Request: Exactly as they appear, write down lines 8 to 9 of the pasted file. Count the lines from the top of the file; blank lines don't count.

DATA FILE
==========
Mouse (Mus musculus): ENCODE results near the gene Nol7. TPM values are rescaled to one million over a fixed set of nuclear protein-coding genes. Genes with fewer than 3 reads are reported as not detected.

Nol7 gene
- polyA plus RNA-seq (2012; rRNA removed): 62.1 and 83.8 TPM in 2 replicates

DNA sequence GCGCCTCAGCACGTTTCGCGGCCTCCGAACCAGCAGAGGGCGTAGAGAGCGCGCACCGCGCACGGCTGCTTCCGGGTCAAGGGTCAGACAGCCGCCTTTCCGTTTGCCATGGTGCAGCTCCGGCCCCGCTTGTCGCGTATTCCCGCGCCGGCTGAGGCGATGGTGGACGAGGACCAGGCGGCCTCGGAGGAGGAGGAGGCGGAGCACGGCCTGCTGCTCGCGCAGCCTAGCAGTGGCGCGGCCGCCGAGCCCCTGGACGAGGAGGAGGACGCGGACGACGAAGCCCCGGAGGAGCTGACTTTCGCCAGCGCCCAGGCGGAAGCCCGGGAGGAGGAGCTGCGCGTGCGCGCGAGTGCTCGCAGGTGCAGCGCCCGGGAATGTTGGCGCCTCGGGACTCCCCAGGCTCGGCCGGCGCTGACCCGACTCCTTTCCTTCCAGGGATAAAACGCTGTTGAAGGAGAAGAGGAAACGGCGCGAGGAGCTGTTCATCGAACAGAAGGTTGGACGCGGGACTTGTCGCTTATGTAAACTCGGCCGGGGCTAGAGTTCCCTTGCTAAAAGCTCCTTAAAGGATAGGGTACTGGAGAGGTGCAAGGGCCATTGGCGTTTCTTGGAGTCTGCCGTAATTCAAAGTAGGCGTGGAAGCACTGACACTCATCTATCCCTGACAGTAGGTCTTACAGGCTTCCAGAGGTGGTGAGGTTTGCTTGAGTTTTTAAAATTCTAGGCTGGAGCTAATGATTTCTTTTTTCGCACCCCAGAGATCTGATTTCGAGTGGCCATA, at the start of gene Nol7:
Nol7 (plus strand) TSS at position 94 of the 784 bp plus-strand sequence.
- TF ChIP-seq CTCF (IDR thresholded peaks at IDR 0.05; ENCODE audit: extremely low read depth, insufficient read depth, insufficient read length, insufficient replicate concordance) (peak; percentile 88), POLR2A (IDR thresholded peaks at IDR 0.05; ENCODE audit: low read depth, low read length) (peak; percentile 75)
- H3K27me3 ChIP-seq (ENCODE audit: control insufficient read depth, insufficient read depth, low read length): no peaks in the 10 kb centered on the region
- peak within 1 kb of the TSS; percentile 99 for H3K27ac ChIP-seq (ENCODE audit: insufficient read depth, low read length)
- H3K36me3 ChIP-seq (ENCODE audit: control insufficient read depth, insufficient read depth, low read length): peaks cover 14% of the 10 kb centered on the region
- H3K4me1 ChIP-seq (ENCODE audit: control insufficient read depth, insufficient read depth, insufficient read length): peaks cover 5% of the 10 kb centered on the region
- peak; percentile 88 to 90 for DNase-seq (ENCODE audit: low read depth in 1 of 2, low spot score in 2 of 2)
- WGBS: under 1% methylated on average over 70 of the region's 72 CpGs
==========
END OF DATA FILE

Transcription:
- peak within 1 kb of the TSS; percentile 99 for H3K27ac ChIP-seq (ENCODE audit: insufficient read depth, low read length)
- H3K36me3 ChIP-seq (ENCODE audit: control insufficient read depth, insufficient read depth, low read length): peaks cover 14% of the 10 kb centered on the region